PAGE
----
For some of us, the world can be divided into two kinds of people: those of us who show up on time, and those of us who are late.
English writer Edward Verrall Lucas had a view on lateness, "I have noticed that the people who are late are often so much jollier than the people who have to wait for them."
Now I realize that the majority of us have been late to something more than once in our lives. But the distinction that I'd like to zero in on is concerns people who are habitually late--and what message that kind of behavior sends to the rest of us. In short: it tells us that our time is less valuable than yours.
Let me explain.
So let's first define what we mean by "being late." You need to first understand that being late might depend greatly on the kind of culture you come from. In South American countries, for instance, you might be considered on time if you show up within two hours of an appointment--or even on the same day!
In Switzerland, on the other hand, even showing up at exactly the scheduled time might be considered late since everyone is expected to show up early.
But for our purposes, let's stick to the norm for U.S. business culture, which gives us about a five-minute window for showing up for a scheduled appointment.
If you're running any later than that, it's expected that you would call your host and explain where you are and what time you expect to show up.
In most cases, your host will understand and everything will work out fine because we all know that stuff happens--from flat tires and unexpected traffic to airline delays.
The trouble is when someone is chronically late.
For example, I was in a business group made up of several business leaders who met regularly. But one member of the group simply could never show up on time. Worse, he was always 15 to 20 minutes late for our meetings - which means if he started 20 minutes earlier - he could have made it.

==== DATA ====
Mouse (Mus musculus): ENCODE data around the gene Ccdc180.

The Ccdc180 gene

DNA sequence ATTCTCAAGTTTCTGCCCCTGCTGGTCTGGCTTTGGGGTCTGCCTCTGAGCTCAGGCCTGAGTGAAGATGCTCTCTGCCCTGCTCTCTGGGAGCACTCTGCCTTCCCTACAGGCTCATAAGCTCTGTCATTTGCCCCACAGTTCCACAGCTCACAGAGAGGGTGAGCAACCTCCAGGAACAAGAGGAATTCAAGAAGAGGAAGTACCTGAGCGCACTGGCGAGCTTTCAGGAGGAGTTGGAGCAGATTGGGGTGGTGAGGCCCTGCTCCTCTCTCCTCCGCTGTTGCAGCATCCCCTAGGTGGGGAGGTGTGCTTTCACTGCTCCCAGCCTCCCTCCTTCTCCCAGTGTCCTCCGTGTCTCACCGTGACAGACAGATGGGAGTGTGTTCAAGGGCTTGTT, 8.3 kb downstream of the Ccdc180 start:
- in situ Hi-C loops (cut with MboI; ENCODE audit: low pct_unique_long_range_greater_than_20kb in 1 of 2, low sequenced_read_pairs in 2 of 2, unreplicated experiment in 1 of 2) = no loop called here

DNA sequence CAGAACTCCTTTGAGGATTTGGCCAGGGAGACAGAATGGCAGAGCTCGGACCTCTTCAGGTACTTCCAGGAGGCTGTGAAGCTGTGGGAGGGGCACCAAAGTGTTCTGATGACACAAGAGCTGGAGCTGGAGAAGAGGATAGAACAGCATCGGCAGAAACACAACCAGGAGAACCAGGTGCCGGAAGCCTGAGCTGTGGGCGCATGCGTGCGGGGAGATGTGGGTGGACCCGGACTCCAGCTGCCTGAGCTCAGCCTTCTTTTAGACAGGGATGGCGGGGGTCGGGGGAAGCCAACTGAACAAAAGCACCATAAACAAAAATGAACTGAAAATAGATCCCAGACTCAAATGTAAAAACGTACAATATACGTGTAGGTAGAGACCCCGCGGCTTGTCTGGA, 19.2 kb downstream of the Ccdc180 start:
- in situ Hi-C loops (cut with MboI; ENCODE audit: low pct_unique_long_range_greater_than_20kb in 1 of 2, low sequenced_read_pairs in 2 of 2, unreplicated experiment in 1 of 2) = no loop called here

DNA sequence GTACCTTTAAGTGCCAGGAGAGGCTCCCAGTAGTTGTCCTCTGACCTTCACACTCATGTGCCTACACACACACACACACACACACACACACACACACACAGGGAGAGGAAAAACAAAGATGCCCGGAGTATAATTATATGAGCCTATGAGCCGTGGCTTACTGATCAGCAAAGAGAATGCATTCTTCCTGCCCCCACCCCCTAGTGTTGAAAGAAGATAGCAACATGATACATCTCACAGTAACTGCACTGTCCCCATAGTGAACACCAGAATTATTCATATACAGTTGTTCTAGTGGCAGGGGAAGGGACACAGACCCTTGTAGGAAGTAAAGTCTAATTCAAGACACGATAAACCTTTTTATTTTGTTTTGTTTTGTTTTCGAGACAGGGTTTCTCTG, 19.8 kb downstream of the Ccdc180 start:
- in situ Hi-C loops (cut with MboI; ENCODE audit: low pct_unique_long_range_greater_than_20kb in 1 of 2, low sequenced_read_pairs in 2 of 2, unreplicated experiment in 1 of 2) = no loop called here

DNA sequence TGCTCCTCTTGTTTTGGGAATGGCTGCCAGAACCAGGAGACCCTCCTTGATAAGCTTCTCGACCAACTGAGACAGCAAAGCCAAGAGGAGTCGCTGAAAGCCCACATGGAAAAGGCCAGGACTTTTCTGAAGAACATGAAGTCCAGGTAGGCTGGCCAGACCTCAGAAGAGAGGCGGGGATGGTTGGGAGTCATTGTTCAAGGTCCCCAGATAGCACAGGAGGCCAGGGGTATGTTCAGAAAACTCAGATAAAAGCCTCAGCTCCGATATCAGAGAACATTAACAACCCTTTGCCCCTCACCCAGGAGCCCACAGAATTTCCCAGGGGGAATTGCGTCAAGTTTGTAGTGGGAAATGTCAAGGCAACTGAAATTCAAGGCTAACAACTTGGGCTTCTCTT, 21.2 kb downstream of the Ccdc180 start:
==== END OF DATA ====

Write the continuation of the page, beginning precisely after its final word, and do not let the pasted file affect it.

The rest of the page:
What kind of message do you think that sent the rest of us? The truth was that we were all insulted because it was clear that this executive thought his time was more valuable than ours. No matter what excuse he might share, he was clearly communicating that whatever he was doing was more valuable than being with us.
So we held an intervention and explained how we felt and that, if he didn't change his behavior, we would ask him to leave the group. It was some tough love and very emotional for everyone.
To his credit, the exec got the message loud and clear and was on time--if not early--for every meeting after that. Of course, we gave him proper positive encouragement every time he showed for the meeting start with a little cheer!
Think about how you feel whenever you go to the doctor's office, or even the DMV, where you think you have an appointment--but you find yourself waiting 15 minutes, a half hour, or even longer before you actually get to talk to someone. It's incredibly frustrating, right? That's because you feel like you're wasting your valuable time and that the other person and organization is demonstrating that their time is more valuable than yours.
Unfortunately, this is such a common practice--especially among service companies, who don't seem to understand how harmful this kind of practice can be in creating lasting relationships with their customers. At a minimum, an effort should be made to explain why the meeting is delayed. Otherwise, why would a customer want to work with you if you clearly don't value their time? Luckily, there are some technology companies that are trying to bridge the gap between keeping their people fully utilized and not making customers wait like Qless.
If being late is one of your habits - best to break it now at the risk of insulting all your friends and business associates.
So, the point is to recognize the kind of message you send whenever you're late and to remember that, if you don't want to send the wrong message, remember to show how you value someone else's time as much as your value your own by showing up on time.